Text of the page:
Good Shepherd Grapevine – 6 June 2019
- December 6 @ 9:00 am - 9:30 am
- December 6 @ 9:00 am - 3:30 pm
- December 9 @ 9:00 am - 9:30 am
- December 9 @ 9:30 am - 11:15 am
- December 9 @ 9:30 am - 11:00 am
- December 9 @ 6:00 pm - 8:00 pm
- December 10 @ 6:30 pm - 8:30 pm
- December 12 @ 9:00 am - 3:30 pm
- December 12 @ 7:00 pm - 9:00 pm
- December 13 @ 9:00 am - 3:30 pm
- January 28, 2020 @ 9:00 am - 3:30 pm
- August 6, 2020 @ 9:00 am - 3:00 pm
This Week’s Rattling – Playground
This week our rattling is “Playground”. My favourite part of primary school was the playground and break times – and from what I can tell, this still rings true for many kids today! Whether it be chasey on the fort, four-square by the sport shed or footy and cricket on the oval, the playground was the lure that just kept hooking me! My problem was that I wasn’t the most coordinated of boys and would often have scrapes or bruises (some would say not much has changed)! In fact, at one stage in about Year 4 I had two black eyes and an egg on my head due to being hit twice in the same spot on my forehead by a cricket ball that we had snuck out at lunch time!
I love the following devotional which I found at Proverbs31.org which tells how a little girl went from a box of bandaids to the Bible in an attempt to help her peers with their playground mishaps.
Because Band-Aids Can’t Fix Everything
by Alicia Bruxvoort
“For You, O Eternal One, have come to my aid and offered me relief.” Psalm 86:17b
When our daughter, Hannah, was in kindergarten, we lovingly called her “Little Nightingale.”
She may have been an elementary-school rookie, but it didn’t take long for our 6-year-old to realise that recess is both the happiest and most hazardous time of day. While a playground is the perfect palette for sliding and swinging, chasing and racing, it can quickly become a canvas of boo-boos and tears.
It was this unspoken paradox that prompted Hannah to create her own “kindergarten first-aid kit.” She emptied an old plastic pencil box and filled it with Band-Aids and cotton swabs, gauze strips and tissues. Then she slipped it into her backpack right beside her library books and lunch box.
Without flamboyance or fanfare, Hannah carried that little pencil box out to recess each day, and she looked for kindergartners in need. She tended to bruised elbows and stubbed toes, monkey bar mishaps and merry-go-round woes.
And when we gathered around our kitchen table after school, our Little Nightingale often told tales of kindergarten calamities. She spoke of Gracie’s slip from the swings and Johnny’s run-in with a tree, Samantha’s bloody nose and David’s skinned knee. Hannah never seemed to run out of classmates in a fix. Nor did she run out of mercy.
But as the school year progressed, we began noticing Hannah’s recess reports were shifting in a subtle way. Our tender-hearted girl spoke less about her classmates’ scrapes and scabs and more about their bruised feelings and aching hearts.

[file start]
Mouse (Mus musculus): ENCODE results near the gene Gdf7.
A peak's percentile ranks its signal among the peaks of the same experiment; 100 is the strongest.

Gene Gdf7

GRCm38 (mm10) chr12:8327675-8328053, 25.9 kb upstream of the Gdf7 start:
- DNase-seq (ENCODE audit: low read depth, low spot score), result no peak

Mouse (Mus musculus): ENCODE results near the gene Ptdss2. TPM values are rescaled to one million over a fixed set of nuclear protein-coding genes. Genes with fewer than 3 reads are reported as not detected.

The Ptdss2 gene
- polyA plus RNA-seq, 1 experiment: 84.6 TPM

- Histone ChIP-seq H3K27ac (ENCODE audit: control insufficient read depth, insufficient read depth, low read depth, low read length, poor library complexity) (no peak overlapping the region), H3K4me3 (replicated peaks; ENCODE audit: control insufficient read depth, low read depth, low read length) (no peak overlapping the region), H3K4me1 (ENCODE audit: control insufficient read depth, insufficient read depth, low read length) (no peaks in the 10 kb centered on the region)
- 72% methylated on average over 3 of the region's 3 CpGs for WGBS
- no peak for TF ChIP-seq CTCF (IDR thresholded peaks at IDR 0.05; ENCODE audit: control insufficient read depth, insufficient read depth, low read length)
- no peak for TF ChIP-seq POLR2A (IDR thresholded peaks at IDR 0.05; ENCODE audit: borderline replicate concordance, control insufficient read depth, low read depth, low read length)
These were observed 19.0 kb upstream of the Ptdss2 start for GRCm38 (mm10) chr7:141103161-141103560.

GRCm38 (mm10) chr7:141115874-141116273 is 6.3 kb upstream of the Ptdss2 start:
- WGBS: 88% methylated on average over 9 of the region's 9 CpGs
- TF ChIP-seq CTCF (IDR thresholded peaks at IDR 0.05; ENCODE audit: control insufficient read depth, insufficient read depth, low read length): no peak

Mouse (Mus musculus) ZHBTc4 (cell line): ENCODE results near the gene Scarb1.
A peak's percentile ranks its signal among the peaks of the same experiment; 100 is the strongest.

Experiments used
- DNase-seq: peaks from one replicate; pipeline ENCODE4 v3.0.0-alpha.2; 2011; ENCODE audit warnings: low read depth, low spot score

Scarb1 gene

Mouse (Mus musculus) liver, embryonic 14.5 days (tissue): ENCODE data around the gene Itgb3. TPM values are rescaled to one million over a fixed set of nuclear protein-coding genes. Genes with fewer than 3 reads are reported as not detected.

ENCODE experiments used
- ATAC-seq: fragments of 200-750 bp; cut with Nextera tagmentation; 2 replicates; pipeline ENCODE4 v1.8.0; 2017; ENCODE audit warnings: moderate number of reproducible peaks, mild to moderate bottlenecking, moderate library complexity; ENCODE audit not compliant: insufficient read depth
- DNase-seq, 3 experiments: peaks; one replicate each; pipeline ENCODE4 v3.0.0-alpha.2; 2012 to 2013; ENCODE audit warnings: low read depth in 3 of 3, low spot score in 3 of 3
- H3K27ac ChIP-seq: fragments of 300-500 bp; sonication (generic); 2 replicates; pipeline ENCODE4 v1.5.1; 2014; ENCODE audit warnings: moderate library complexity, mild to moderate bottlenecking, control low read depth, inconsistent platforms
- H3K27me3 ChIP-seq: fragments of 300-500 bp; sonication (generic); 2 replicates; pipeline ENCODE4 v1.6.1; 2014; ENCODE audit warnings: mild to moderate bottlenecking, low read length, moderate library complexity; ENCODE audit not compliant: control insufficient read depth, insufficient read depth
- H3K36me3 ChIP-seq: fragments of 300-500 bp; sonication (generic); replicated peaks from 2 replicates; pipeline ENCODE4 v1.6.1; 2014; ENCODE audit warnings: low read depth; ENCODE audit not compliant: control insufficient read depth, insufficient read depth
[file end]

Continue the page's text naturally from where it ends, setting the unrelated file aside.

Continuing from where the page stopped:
It was as if our Little Nightingale began to realise that the greatest wounds on the playground weren’t always the bloodied lips or the clumsy trips, but the saddened spirits and the heavy hearts.
Maybe that’s why I eventually discovered a bright orange shoebox in Hannah’s backpack where that plastic pencil box had always been.
“Oh, that’s my new first aid kit,” Hannah replied with a shrug of her shoulders.
“It’s so heavy!” I exclaimed. “Are you carrying Band-Aids made of steel?”
“No-oooo, Mom,” she said with a giggle. She took the box out of my hands and set it on the counter. Then she lifted the lid to reveal what lay inside. “I put my Bible in there,” she said, “Cause a Band-Aid can’t fix everything, ya know.”
She held my gaze for a moment and then skipped off to play with her sister, leaving me alone with that bulky orange box and a kindergartner’s wisp of wisdom.
I stared at that well-worn children’s Bible tucked beneath a pile of Band-Aids and cotton balls, bandages and tissues, and I thought of all the times in my own life I’d opened God’s Word with a hurting heart and a cry for help. And I felt a lump of tears rising in my throat as I realised the timeless truth of my daughter’s words.
We may have hurts our friends can’t fix or wounds our family can’t bind. But we have a God who sees our pain (Genesis 16:13) and a Heavenly Father who hears our cries (Psalm 18:6).
And when we seek Him on the pages of His Word, He meets us in the depth of our need.
Psalm 86:17b reminds us we can secure tonics for our troubles and seek mends for our mishaps, but our source of surest aid is the One who loved us first — “For You, O Eternal One, have come to my aid and offered me relief.”
So the next time we find ourselves in need of a little spiritual first aid, let’s reach for our Bibles and seek God’s presence.
Let’s allow God’s truth to mend our hearts and buoy our hope.